In Naked With Cash, seven anonymous Consumerism Commentary readers publicly track and analyze their finances on a monthly basis. For almost a decade, I tracked my own finances on Consumerism Commentary; now I’m sharing the benefits of public accountability with the participants. I’ve partnered with financial planners who will offer some guidance along the way. Read this introduction to learn more about the series.
Calvin is in his early 40s, earning an annual salary of $120,000 plus bonus as an IT project manager in New Jersey. He recently finalized a divorce and has a teenage child. Read his bio here. Calvin is on Team Sara, with Certified Financial Planner Sara Stanich.
The net worth report below and following commentary refer to the last full month, October 2013. Last month’s report analyzed Calvin’s progress during the month of September. Continue reading this article to see Calvin’s latest net worth report for the month of October, including his own analysis.
Calvin’s thoughts are followed by Sara’s feedback and advice.
Calvin’s analysis and comments
This month went pretty well for me financially. My expenses were normal and my income was slightly increased due to a combination of factors. One thing that kicked in was that I topped out on my Social Security tax payments. There was extra money in my paycheck since I am no longer paying that tax until the beginning of the new year. I also increased my state withholding allowances so that my state takes less money out of each of my paychecks. I did this because I am anticipating another large refund from the state this year ($5,000+). If I can access some of that money without waiting until the end of the year I would like to do that.
I think that I made a couple good decisions with the extra money. First, I diverted $200 a paycheck into a savings account that I will use for holiday gifts. My daughter’s birthday is December 21, so between her birthday and Christmas it is a pretty large expense for me. Last year I was able to stay on budget for gifts for her and I plan to do the same this year. It gives me some peace of mind though to know that the money will be there. I also like the idea that I am not going to allow myself to mentally “adjust” to extra income in my check and then be disappointed in January when it disappears again.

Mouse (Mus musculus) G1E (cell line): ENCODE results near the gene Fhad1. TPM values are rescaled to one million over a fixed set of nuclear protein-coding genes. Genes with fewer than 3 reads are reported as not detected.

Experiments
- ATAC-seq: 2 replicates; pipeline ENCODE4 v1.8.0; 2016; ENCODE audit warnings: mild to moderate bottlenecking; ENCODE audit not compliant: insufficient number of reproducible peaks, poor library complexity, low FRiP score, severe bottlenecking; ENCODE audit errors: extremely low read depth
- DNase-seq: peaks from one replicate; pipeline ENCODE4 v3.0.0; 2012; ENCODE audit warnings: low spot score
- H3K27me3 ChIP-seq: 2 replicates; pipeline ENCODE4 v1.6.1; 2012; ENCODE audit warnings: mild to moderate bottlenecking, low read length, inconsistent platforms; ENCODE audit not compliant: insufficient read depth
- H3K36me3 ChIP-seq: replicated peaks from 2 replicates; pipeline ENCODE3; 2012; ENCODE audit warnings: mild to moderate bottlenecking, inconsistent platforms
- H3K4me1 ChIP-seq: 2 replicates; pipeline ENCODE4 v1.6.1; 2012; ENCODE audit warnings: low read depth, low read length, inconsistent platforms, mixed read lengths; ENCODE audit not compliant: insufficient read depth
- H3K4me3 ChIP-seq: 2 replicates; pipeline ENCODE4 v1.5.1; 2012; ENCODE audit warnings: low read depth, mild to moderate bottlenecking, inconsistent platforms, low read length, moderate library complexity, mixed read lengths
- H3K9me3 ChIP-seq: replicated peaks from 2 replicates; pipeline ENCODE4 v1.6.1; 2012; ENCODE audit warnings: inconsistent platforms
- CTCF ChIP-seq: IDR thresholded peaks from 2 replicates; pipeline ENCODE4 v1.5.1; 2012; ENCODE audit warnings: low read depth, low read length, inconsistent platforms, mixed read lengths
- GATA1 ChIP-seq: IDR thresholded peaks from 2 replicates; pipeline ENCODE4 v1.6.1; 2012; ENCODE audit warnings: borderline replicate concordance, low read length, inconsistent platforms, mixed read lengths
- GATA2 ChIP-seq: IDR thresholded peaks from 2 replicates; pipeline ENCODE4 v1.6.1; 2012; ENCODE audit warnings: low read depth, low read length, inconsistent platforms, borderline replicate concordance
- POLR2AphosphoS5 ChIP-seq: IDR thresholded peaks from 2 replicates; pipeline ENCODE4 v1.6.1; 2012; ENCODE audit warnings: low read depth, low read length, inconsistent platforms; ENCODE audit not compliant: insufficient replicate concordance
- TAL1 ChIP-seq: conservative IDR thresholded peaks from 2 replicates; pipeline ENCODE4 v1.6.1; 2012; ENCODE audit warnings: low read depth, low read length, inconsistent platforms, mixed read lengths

The other thing that I did with some of the extra income that was freed up was that I restarted my 401(k) contributions with a 3% deduction. My hope is that when I get my annual increase in April I will be able to up my contribution to 6% and get the full match from my employer. My insurance company finally began to process some of my outstanding claims and I am basically caught up with my medical outlays for now. Hopefully they will stay caught up and the net expense for me each month now should be $0 through at least the end of the year.
The last two months I meant to write about budgeting because the topic was raised by several people. Earlier this year I began using You Need a Budget (YNAB) to track my expenses and income. I started out with enthusiasm and took a few of the basic training classes, but ultimately I never got off the ground with the system. However, I still monitor my spending by watching my checking account balance and not the category balances. Basically, I am using YNAB as an alternate version of Quicken to download my bank statements and balance my bank accounts. My intention is to revisit the training materials available and rededicate myself to getting up to speed with really sticking to a budget.
I have written before that I have a monthly shortfall of several hundred dollars, and that I continually use lump sums to make up each month throughout the year. The situation as it stands right now is that my monthly take home is about $7,050 a month. Off of the top of that I subtract my alimony, child support and residual marriage debt, which all together total $3,965 a month. So I live off of just over $3,000 a month which pays for my rent, my car, my groceries, my child-related expenses, medical expenses, utilities, and other expenses. The good news in all of that is I have learned the hard way how to live way below my means. I also haven’t had to borrow any money in more than three years, which means that slowly (but surely) I have been digging out of the hole.